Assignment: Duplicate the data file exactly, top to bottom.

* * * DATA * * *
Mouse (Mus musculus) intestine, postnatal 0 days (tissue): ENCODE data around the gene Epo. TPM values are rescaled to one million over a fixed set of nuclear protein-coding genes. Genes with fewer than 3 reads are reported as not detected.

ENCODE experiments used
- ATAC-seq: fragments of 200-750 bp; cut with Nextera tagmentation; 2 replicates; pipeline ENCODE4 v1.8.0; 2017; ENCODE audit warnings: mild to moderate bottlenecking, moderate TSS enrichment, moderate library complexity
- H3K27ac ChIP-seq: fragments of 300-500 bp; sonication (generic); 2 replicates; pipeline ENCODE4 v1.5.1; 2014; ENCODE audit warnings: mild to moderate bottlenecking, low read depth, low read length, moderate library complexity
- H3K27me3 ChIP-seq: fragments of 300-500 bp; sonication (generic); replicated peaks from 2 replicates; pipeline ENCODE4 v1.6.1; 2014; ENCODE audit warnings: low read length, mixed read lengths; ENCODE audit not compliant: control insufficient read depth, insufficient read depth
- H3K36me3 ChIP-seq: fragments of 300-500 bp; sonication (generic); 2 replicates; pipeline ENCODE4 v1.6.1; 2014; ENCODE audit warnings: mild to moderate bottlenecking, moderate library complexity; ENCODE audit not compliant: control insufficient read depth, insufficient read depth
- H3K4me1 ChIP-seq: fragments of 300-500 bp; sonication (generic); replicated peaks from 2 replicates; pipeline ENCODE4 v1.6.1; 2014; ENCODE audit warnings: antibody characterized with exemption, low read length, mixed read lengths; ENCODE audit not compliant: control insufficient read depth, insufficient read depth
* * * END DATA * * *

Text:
Mouse (Mus musculus) intestine, postnatal 0 days (tissue): ENCODE data around the gene Epo. TPM values are rescaled to one million over a fixed set of nuclear protein-coding genes. Genes with fewer than 3 reads are reported as not detected.

ENCODE experiments used
- ATAC-seq: fragments of 200-750 bp; cut with Nextera tagmentation; 2 replicates; pipeline ENCODE4 v1.8.0; 2017; ENCODE audit warnings: mild to moderate bottlenecking, moderate TSS enrichment, moderate library complexity
- H3K27ac ChIP-seq: fragments of 300-500 bp; sonication (generic); 2 replicates; pipeline ENCODE4 v1.5.1; 2014; ENCODE audit warnings: mild to moderate bottlenecking, low read depth, low read length, moderate library complexity
- H3K27me3 ChIP-seq: fragments of 300-500 bp; sonication (generic); replicated peaks from 2 replicates; pipeline ENCODE4 v1.6.1; 2014; ENCODE audit warnings: low read length, mixed read lengths; ENCODE audit not compliant: control insufficient read depth, insufficient read depth
- H3K36me3 ChIP-seq: fragments of 300-500 bp; sonication (generic); 2 replicates; pipeline ENCODE4 v1.6.1; 2014; ENCODE audit warnings: mild to moderate bottlenecking, moderate library complexity; ENCODE audit not compliant: control insufficient read depth, insufficient read depth
- H3K4me1 ChIP-seq: fragments of 300-500 bp; sonication (generic); replicated peaks from 2 replicates; pipeline ENCODE4 v1.6.1; 2014; ENCODE audit warnings: antibody characterized with exemption, low read length, mixed read lengths; ENCODE audit not compliant: control insufficient read depth, insufficient read depth